“Besides, songs that try too hard to be ‘nice and sweet’ can come off cloying and ingratiating. We all have our different tastes, and thank goodness we do. After all, if everyone thought the same way and liked the same music, life would be boring. At least almost everyone can agree that we love music in general – and that we actually need music in order to be complete human beings – and with that spirit at heart, we can respect each other’s individual preferences and tastes, and at least relate to the fact that we’re all trying to find good feelings through music one way or another.

“So please don’t give your boyfriend a hard time about the music he loves. Just love him and be glad he has music in his life that brings him joy. You can bring him joy too, or you can be a force that takes his joy away. And what would fill the void left by the absence of his music, anyway? It would probably be filled with his resentment for you, and more anger and disharmony than his ‘evil’ music ever brought into your relationship in the first place. Your intentions may feel noble and justified, but they’re only going to cause harm. Too much damage in this world is caused by people trying to ‘remove’ what they don’t like from existence. I hope you put your energy into adding joy to the world. And please don’t ever again try to take away someone’s music. Your friend, Andrew W.K.”

*starts slow clap*

Source: Ultimate Guitar

Dee Snider To Gene Simmons: ‘Rock Is Alive And Well, Business Model Is Dead’ [News]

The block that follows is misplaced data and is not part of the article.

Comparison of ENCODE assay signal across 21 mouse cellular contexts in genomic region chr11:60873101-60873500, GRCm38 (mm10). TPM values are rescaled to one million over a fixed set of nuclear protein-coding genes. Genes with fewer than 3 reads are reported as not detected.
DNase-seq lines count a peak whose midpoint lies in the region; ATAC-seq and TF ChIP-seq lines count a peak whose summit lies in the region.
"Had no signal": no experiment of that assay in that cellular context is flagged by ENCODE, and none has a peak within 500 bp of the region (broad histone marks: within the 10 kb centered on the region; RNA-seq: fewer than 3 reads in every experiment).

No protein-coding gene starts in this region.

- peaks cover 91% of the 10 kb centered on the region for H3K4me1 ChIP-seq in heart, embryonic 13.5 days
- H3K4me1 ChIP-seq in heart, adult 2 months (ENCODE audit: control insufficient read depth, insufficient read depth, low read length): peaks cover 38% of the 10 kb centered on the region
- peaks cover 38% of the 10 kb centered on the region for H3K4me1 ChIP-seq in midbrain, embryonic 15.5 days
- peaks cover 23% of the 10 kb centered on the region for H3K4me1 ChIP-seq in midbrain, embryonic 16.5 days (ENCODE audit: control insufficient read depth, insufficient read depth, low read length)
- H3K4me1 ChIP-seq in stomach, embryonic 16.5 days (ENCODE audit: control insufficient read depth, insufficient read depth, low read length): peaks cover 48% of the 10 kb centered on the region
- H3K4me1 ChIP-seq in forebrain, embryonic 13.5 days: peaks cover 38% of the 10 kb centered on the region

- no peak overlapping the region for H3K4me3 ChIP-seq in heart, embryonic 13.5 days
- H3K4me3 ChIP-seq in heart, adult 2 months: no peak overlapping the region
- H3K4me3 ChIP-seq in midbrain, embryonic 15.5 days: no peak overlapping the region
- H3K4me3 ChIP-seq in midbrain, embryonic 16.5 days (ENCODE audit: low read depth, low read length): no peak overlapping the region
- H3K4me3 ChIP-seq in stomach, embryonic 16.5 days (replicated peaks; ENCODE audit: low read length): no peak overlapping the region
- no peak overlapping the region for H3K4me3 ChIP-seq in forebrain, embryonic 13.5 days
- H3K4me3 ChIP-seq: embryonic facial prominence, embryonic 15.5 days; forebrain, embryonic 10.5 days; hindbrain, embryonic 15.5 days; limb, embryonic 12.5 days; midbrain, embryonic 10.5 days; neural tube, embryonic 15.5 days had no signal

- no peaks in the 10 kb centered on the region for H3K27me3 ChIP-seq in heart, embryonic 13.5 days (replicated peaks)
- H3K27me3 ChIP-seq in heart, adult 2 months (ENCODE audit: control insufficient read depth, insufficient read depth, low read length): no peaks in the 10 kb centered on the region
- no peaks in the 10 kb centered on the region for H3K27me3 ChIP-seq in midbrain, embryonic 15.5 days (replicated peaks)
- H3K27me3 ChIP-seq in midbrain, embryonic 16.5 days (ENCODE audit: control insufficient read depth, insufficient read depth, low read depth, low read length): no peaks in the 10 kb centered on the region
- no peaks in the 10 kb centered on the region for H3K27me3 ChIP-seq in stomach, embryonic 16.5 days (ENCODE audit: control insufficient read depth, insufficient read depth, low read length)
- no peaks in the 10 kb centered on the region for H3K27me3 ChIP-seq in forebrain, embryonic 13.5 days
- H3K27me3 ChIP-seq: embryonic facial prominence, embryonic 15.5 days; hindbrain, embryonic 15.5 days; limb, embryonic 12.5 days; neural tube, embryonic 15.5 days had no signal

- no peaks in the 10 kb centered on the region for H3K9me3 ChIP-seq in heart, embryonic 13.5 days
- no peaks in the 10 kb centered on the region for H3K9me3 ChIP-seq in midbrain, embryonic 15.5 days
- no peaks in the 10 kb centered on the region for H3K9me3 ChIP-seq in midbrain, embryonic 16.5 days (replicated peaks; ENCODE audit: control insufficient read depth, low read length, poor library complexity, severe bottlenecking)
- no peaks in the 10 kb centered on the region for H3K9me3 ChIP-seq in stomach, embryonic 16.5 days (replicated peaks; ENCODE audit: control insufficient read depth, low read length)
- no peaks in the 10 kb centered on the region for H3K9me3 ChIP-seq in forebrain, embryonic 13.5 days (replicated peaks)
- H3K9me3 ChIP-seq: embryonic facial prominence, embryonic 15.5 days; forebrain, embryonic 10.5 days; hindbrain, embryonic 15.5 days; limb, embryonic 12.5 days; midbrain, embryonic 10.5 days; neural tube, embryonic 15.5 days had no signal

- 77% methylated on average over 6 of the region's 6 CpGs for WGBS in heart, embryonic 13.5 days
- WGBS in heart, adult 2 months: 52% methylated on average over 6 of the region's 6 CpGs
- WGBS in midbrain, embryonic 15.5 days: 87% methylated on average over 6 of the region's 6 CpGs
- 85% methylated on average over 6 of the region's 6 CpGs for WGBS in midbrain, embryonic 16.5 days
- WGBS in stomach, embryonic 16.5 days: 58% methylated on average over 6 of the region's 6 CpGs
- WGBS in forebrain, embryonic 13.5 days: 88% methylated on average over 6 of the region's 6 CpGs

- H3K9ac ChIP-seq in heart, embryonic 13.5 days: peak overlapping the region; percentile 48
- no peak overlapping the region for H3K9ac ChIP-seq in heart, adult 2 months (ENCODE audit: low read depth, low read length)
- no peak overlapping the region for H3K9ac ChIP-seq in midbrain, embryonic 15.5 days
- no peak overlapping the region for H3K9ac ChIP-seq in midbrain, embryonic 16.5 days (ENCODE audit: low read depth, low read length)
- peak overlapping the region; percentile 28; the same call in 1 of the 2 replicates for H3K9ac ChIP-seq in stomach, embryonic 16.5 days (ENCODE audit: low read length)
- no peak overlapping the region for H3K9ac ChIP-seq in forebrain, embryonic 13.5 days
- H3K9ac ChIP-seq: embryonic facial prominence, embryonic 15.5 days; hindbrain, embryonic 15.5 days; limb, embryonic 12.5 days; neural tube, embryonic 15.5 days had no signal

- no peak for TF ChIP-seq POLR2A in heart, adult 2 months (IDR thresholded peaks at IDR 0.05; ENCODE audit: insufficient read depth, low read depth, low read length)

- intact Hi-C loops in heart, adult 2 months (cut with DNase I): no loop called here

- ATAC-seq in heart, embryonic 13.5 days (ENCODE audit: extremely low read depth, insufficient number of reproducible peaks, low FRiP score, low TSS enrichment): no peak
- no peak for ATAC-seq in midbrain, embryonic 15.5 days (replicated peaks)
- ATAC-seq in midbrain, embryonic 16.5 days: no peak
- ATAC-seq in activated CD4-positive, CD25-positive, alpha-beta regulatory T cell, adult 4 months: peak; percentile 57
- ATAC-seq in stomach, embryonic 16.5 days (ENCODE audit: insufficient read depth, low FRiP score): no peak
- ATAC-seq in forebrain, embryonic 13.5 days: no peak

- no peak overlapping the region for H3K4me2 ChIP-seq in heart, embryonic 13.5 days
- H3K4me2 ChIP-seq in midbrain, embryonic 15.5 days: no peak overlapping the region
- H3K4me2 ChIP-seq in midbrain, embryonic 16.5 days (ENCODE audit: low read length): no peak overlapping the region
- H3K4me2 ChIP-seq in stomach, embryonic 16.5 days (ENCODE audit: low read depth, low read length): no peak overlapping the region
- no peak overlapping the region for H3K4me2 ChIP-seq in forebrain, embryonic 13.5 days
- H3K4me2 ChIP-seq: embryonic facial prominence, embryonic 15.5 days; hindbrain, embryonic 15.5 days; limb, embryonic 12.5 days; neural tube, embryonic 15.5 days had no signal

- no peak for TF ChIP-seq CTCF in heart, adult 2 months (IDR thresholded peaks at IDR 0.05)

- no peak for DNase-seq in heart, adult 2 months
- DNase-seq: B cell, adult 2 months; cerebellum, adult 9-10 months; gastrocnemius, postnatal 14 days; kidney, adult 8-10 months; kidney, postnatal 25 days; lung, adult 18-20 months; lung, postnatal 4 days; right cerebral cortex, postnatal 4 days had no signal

Dee Snider to Gene Simmons: 'Rock Is Alive and Well, Business Model Is Dead'
Twisted Sister frontman Dee Snider issued a lengthy response to Gene Simmons ‘ recent “rock is dead” comments , insisting that only the “business model” of rock is long gone.

As for the rock music and spirit, all is well according to Dee. Check out what the frontman had to say via Facebook below.

“Recently, my esteemed colleague, Gene Simmons of KISS declared that ‘Rock ‘n’ Roll is finally dead.’ Really?

“While I have nothing but respect for Gene, he couldn’t be further off the mark. Yes, the rock ‘n’ roll ‘business model’ that helped KISS (and my band for that matter) achieve fame and fortune is most certainly long dead and buried, but rock ‘n’ roll is alive and well and thriving on social media, in the streets, and in clubs and concert halls all over the world. And the bands playing it are more genuine and heartfelt than ever because they are in it for one reason: the love of rock ‘n’ roll.